Published in: on March 24, 2009 at 1:05 pm Comments Off on Bush v. Gore Redux?
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The Role of Gender in the 2008 Presidential Election

On Monday, November 17th, the William and Mary chapter of the American Constitution Society hosted Dr. Karen Beckwith, a prominent political scientist from Case Western Reserve University, for a discussion of the role of gender in determining the outcome of the 2008 presidential election.  Although data are only just becoming available, Dr. Beckwith presented nationwide exit polling that indicates that women played a substantial and perhaps unprecedented role in choosing our 44th president.

Role of Women in the Election

Women make up a majority of the national population, a majority of the electorate, and turn out to vote at a higher rate than men.  Interestingly, however, women (and men) did not identify manifest womens’ issues (like legal abortion) as important issues during the 2008 election.  Instead, Beckwith said, “latent women’s issues, defined as those traditionally or stereotypically associated with women,” dominated women’s vote choice.  Latent women’s issues include support for education, general concern for healthcare, programs for children, social welfare policy support, and a preference for peace and a reluctance to support military intervention.  In the 2008 presidential election, exit polling identified the top issues of concern to voters as the economy, jobs, employment and housing, healthcare, education, and the war in Iraq – all latent women’s issues.  These issues are “not necessarily issues which women support in every campaign, nor are they issues on which all women agree,” said Beckwith, but “in some campaigns for some candidates, latent women’s issues become central campaign issues” that candidates disregard at their peril.  In the 2008 election, latent women’s issues, Democratic Party issues, and women’s voting preferences “further gendered the electoral context” and “reflected the gendered nature of party competition” in the United States.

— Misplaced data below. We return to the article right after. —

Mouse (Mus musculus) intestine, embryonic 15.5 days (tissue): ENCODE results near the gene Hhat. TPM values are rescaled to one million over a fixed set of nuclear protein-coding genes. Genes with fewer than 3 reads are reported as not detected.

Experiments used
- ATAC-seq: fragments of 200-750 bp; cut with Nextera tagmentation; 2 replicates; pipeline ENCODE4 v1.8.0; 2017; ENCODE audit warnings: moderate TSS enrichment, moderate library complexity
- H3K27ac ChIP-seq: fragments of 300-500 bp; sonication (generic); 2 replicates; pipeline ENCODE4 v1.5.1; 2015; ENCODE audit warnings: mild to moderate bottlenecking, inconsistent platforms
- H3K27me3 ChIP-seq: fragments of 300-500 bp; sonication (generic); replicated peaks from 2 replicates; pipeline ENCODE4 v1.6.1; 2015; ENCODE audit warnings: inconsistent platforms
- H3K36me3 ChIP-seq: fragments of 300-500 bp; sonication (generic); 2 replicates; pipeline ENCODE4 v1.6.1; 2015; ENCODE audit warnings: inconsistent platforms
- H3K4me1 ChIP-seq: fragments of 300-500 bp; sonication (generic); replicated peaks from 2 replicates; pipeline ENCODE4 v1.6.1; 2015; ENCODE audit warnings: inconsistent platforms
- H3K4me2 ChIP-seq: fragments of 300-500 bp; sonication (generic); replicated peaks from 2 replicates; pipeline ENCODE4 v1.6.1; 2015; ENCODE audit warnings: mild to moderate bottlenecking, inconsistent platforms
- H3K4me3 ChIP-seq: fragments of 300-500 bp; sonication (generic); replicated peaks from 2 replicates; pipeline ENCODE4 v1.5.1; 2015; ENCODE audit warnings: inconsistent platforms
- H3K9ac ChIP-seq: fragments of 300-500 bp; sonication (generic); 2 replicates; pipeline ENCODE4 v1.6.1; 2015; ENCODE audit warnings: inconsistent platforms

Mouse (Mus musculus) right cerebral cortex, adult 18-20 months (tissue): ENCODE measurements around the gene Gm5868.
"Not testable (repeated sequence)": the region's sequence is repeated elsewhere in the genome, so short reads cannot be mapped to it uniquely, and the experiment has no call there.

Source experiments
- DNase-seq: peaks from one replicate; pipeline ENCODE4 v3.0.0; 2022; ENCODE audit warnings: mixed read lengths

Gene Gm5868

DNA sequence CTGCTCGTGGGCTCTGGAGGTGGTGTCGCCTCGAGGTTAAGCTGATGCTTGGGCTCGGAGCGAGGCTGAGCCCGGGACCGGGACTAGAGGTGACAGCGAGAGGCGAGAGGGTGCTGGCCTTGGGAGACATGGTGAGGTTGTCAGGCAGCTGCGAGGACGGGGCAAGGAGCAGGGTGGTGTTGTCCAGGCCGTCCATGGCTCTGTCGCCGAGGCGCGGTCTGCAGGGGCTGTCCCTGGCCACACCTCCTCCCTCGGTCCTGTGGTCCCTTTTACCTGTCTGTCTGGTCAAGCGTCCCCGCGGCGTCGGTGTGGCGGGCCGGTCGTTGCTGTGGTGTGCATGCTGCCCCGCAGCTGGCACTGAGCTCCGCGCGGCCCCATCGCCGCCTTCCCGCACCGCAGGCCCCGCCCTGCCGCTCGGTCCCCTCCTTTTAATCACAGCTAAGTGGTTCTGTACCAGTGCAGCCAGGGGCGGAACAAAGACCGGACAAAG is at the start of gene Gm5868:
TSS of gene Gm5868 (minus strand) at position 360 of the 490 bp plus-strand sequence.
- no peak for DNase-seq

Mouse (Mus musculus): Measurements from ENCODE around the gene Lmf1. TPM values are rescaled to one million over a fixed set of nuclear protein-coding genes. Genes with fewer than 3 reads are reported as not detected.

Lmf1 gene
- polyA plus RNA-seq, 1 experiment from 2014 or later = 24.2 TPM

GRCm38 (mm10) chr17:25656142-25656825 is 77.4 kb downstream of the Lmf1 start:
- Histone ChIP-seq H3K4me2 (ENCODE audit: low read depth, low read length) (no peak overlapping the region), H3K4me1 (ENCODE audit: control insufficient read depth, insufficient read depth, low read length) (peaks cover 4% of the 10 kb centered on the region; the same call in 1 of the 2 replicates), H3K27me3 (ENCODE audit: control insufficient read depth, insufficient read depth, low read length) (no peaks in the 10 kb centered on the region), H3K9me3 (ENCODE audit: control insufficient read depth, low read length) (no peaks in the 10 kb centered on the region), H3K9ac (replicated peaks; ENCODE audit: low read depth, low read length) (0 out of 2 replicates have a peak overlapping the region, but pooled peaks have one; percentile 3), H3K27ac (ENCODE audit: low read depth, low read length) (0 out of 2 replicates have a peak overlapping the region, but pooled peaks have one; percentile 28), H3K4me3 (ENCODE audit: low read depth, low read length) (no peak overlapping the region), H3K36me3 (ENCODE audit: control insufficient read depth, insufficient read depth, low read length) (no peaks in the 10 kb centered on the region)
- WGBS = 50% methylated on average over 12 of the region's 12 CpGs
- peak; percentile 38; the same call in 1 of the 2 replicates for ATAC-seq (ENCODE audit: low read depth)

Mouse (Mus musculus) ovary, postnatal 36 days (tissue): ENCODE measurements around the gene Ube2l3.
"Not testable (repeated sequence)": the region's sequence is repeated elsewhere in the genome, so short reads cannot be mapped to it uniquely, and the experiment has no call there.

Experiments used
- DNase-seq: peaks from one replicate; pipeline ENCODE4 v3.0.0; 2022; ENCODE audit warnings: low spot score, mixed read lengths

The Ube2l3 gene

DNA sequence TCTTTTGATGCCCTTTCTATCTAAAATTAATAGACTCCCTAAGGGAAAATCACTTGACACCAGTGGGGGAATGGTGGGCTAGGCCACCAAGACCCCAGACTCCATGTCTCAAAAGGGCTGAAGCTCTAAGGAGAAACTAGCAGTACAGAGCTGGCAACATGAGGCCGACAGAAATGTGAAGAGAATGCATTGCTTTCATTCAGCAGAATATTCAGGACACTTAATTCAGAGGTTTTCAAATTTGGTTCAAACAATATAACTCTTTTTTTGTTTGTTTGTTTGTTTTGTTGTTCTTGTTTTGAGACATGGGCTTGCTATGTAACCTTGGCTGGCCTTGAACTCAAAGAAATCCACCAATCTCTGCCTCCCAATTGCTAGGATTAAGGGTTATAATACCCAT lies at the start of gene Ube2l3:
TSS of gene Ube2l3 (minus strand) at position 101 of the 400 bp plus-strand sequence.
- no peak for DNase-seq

Published in: on November 19, 2008 at 10:37 am Comments Off on The Role of Gender in the 2008 Presidential Election

2008: The Year of the Young Voter (Revisited)

Young voters were an important factor in the 2008 election outcome.  Official results are forthcoming, but Rock the Vote reports that an estimated 54.5 percent of 18- to 29-year-olds turned out last Tuesday.  This was an increase of nearly six percent from 2004 and almost 15 percent from 2000.  A record 24 million young people cast votes, comprising 18 percent of the overall electorate.  Consistent with polling figures, 66 percent of 18- to 29-year-olds nationwide voted for president-elect Barack Obama.  Young voters’ strong preference for Obama had a significant impact on close races in several battleground states, including Virginia.

Here in Williamsburg, students contributed heavily to increased voter turnout.  In the Stryker Precinct – where the majority of W&M students vote – turnout increased more than 1,600 votes, from 2,144 in 2004 to 3,803 in 2008.  Overall voter turnout in Stryker was just over 80* percent.

Why the significant increase in Williamsburg voter turnout?  Following an extensive three-year voters’ rights campaign, William & Mary students were permitted to register at their campus addresses for the first time beginning last fall.  In 2004, the American Civil Liberties Union of Virginia filed a lawsuit on behalf of three W&M students who had been denied the right to register to vote in Williamsburg because the local registrar considered them “temporary” residents.  The registrar eventually allowed the students to register, and the case was dismissed.  Students living in campus dormitories still faced the challenge of establishing physical addresses.  In response, William & Mary student Matt Beato created a web program that enabled students to register by converting campus addresses into physical addresses.


Published in: on November 11, 2008 at 7:31 pm Comments Off on 2008: The Year of the Young Voter (Revisited)

Poll Searching

We’re almost to the finish line this election season and every day we hear more and more about the polls.  But what is the value of these polls?  Many sources insist on reporting the popular vote, which doesn’t say much about who will win the presidency.  CNN uses a touch map to change the electoral distribution for each of their election day scenarios.  Think that sounds laughable?  Well, Saturday Night Live does too.  With the ubiquity of polls in the twenty-four hour news cycle, where should you turn for an accurate representation of the upcoming elections? is the answer.